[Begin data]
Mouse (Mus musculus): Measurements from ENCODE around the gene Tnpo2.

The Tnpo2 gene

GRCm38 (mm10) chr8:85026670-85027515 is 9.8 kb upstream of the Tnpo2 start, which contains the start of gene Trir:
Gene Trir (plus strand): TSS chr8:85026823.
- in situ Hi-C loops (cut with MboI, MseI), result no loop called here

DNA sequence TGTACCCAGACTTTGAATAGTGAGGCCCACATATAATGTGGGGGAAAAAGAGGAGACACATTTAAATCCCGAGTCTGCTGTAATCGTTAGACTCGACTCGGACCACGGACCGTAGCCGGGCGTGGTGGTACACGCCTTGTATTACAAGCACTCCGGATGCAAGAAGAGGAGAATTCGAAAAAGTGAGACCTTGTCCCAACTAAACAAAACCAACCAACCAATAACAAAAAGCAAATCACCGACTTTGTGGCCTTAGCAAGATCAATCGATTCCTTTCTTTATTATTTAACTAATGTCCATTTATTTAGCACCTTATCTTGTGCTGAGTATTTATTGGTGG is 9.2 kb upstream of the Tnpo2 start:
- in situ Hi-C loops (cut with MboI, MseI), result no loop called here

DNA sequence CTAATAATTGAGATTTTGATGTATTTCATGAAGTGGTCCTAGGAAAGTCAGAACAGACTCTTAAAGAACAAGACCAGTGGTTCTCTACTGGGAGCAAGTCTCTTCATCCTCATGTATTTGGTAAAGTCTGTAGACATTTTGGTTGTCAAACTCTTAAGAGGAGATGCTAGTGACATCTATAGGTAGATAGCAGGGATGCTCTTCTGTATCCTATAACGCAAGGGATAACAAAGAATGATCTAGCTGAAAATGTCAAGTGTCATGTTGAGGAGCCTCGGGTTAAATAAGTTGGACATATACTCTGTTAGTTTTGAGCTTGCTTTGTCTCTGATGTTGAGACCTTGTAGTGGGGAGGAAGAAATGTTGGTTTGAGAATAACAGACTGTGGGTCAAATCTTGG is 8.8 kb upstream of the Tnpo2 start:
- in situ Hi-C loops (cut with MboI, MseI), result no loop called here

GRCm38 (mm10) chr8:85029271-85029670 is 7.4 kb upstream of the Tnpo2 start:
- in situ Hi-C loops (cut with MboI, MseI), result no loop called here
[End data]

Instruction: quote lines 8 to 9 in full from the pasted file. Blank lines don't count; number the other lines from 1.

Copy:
DNA sequence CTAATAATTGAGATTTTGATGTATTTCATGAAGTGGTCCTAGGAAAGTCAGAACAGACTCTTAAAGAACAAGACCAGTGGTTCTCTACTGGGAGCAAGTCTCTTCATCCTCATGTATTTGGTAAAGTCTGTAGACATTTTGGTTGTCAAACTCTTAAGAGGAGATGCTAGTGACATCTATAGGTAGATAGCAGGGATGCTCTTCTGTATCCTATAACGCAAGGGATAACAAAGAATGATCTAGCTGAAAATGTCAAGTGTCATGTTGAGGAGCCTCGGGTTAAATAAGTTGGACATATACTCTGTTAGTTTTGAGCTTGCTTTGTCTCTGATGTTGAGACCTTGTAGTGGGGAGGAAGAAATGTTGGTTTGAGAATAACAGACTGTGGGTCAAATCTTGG is 8.8 kb upstream of the Tnpo2 start:
- in situ Hi-C loops (cut with MboI, MseI), result no loop called here